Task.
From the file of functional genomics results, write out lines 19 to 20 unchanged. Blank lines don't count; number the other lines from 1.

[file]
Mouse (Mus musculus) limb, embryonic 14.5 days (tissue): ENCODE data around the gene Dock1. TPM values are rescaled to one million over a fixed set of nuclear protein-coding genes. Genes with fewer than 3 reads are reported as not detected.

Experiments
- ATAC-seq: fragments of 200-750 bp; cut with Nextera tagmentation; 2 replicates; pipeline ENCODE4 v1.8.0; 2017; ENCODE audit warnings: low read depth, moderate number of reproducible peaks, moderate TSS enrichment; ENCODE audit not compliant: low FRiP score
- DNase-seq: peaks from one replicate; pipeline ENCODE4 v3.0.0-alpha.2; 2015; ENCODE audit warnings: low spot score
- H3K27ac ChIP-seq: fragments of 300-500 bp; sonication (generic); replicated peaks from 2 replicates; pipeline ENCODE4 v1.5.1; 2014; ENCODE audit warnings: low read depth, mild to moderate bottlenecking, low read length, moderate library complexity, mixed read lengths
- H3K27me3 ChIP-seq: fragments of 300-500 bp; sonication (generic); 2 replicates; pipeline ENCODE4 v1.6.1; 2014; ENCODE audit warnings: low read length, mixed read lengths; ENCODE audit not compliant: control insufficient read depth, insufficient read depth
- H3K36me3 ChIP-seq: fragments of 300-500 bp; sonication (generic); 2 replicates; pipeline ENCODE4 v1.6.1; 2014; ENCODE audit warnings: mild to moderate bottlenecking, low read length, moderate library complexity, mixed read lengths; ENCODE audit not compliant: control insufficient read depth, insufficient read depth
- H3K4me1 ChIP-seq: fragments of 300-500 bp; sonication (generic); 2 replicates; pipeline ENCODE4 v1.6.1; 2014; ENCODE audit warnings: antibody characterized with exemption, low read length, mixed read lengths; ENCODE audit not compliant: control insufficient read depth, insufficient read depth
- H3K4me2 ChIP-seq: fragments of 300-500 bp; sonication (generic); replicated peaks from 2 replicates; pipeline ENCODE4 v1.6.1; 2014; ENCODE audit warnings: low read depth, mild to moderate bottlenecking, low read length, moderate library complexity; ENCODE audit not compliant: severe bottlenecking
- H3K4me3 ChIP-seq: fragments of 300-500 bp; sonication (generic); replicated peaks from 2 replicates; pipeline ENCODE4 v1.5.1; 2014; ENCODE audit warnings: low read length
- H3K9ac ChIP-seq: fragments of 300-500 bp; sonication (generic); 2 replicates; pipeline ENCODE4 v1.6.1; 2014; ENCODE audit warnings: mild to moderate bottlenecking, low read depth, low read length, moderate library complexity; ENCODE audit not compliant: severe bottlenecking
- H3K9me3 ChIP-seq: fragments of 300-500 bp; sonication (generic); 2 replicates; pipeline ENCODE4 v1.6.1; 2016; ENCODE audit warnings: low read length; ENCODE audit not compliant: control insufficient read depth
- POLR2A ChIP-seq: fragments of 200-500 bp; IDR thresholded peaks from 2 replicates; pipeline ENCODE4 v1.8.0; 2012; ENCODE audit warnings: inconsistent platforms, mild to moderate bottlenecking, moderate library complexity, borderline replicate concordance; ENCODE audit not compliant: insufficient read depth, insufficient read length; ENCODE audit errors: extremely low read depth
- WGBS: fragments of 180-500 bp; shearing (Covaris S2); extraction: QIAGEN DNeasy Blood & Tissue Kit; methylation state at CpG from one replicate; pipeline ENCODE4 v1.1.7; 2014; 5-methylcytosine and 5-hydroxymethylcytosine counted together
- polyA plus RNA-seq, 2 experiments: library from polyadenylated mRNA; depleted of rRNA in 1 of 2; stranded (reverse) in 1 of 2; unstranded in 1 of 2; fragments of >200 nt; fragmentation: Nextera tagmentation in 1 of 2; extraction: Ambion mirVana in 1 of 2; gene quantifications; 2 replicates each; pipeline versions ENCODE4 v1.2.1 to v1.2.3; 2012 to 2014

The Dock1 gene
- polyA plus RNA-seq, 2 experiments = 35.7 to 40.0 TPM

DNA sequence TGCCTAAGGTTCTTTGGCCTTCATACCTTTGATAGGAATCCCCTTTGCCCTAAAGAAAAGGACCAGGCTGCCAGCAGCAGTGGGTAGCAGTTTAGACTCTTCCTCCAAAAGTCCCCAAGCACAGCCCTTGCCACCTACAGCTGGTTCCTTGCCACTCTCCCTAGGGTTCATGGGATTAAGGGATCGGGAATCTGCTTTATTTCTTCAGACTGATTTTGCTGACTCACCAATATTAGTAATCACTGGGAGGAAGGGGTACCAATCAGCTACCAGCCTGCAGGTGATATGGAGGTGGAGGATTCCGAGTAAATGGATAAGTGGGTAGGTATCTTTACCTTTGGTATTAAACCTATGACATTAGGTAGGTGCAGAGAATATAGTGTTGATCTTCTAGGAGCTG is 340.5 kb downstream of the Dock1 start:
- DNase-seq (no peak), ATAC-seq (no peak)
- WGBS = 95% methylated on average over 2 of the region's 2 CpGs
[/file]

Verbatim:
- DNase-seq (no peak), ATAC-seq (no peak)
- WGBS = 95% methylated on average over 2 of the region's 2 CpGs